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Reminiscing the thrills, pains of village life

09 Oct 2021 at 06:29hrs | Views
The only shop in the village was perched precariously on a rock promontory, competing with itself in stature, grandeur, glamour, ambience and trinkets.

It was a tapestry.

Pricing was not an issue, for, there was absolutely no other shop to compare with, within a spitting distance.

Ageless village autochthons — those with cotton tuft hair — said the shop had started as a mud-and-pole structure for a Jewish couple, (Majuta) who then built the current structure but later bequeathed it to Rungano, the current owner who was their worker.

A huge Coca Cola banner was the main insignia on the shop's forehead and it competed with nothing again, except the white-wash wall paint.

Inside the shop, the smell of bat droppings and rat urine, competed with the sweet fragrance of goods on the shelf.

Somehow, the smell of bat guano and rat urine overpowered everything else.

Rhodesia was in its afternoon and Zimbabwe beckoned. The sun was fast setting on Rhodesia.

All schools in the village had been closed down because of the war.

As primary school boys, we really had nothing to do but play in safe zones.

We were too young to go to war, but old enough to feel the pinch of the war. It was ceasefire time.

The owner of the shop, Mr Rungano (whose name loosely translated to history) had quite a history.

Each time you bought something from his shop, he had many questions.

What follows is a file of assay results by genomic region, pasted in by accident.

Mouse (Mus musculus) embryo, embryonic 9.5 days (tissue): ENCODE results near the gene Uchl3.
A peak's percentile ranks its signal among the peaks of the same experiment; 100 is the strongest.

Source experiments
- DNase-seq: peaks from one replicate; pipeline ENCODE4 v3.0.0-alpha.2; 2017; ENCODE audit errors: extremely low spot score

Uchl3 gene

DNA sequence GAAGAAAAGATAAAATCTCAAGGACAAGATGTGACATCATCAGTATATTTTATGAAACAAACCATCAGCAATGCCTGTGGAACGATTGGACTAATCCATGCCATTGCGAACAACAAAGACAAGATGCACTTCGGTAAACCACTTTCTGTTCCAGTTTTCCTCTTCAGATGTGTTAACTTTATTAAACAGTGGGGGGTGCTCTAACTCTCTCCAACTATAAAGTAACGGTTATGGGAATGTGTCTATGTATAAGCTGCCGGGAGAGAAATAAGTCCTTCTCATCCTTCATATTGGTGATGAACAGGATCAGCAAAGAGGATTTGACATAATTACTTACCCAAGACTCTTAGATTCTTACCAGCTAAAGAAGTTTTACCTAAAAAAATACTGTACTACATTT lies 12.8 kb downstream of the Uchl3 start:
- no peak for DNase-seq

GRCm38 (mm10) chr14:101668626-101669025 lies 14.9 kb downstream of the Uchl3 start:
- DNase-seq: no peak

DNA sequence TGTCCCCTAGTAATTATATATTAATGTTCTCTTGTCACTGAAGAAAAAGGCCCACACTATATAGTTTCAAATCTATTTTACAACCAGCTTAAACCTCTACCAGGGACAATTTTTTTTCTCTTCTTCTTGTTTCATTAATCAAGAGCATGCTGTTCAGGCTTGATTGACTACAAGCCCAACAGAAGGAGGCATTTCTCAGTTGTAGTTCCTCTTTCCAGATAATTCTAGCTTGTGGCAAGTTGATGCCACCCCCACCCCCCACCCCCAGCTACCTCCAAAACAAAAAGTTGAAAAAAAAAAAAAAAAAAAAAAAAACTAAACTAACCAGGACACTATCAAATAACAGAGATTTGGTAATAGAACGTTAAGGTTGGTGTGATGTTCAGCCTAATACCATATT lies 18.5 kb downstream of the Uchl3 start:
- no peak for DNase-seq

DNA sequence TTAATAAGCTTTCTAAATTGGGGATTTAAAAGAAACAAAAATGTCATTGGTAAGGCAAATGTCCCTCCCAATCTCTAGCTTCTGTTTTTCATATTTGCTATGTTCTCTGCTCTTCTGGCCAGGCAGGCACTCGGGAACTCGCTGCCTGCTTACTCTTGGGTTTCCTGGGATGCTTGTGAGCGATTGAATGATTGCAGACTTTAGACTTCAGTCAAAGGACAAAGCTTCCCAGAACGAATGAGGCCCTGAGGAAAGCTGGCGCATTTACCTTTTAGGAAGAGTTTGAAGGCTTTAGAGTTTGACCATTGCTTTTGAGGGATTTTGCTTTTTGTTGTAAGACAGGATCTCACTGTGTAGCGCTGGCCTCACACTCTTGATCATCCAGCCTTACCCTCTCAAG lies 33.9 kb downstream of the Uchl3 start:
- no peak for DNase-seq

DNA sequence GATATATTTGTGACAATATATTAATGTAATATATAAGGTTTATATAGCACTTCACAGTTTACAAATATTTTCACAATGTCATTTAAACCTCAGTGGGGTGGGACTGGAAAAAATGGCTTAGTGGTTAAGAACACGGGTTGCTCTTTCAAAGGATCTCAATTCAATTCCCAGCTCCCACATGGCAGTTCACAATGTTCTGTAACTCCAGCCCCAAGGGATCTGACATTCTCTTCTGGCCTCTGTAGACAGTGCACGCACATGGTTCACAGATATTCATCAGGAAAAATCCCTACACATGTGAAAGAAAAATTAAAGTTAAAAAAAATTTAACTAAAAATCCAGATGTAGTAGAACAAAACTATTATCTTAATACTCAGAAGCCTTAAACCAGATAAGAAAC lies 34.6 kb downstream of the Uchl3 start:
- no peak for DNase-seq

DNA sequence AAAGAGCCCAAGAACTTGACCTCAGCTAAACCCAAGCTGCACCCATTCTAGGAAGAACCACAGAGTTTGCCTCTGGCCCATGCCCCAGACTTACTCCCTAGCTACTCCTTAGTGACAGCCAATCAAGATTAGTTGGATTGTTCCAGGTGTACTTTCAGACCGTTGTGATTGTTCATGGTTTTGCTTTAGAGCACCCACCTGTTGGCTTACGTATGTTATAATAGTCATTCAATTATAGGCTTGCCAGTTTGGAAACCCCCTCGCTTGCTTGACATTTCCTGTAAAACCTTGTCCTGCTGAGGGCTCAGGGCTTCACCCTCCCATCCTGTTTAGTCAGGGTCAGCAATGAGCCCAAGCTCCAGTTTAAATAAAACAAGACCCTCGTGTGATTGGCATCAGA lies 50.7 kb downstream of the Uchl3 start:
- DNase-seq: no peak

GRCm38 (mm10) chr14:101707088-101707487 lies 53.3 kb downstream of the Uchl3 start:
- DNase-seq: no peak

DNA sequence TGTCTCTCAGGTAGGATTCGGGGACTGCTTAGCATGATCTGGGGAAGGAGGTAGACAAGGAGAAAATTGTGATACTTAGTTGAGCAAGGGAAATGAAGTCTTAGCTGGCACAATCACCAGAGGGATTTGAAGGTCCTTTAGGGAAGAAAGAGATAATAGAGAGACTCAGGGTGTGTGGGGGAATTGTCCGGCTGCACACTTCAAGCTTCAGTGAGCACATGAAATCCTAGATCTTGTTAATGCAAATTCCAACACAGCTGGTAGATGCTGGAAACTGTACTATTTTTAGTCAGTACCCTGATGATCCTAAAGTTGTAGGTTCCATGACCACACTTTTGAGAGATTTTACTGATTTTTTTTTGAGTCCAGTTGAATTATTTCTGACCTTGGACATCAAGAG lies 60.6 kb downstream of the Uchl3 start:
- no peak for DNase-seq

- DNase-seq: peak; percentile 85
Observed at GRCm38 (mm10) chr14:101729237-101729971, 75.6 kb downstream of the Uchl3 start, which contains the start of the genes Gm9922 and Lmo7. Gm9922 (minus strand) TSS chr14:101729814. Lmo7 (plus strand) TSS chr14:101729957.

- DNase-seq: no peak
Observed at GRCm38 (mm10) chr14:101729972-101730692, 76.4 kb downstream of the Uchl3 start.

He liked gossip and seemed to have all the information on our village and beyond on his finger-tips.

Takawira, who was the most talkative among us, this day wore a pant. It was a first. It was a fit none us had never achieved.

He was the first in our group to cage his dangling bits. What an arras? We had no idea how it felt. But we all expressed interest in wearing them.

In a village where poverty was extreme and Rhodesia had made it worse for black children to gain access to urban areas and access some trinkets, Takawira became an instant hero.

We later learnt that it had been bought for his elder brother but it turned out to be too small for him.

All the same, he was the only village gangster with a pant.

For minutes we encircled him as he dropped his pair of shorts to show us his pant. It was amazing. We all agreed to demand some pants from our parents. We indeed wanted to be caged.

After the pant exhibition, one of us Tapfuma had a coin, and we went into the shop.

We bought a coke. Bottled coke. It was a marvel. We gathered around it one again. Tapfuma opened it with his side teeth, his eyes bush-baby eyes, almost popping out with the satisfaction that comes with an expression; "I have done it."

The "psss" hissing sound as the bottle top spurn and got entrapped between his huge jaws, was confirmation of the drink's virginity.

The bottle seal was un-tinkered. We were all excited. Then Tapfuma took a small stone and dropped it in and all hell broke loose. The drink spilled to less than half.  We tried to share the froth as it spilled, splashing our faces silly in amusement. Then we shared a sip each. That was coca cola.

Being way after midday, it was time to streak to Dande River for swimming and bird hunting.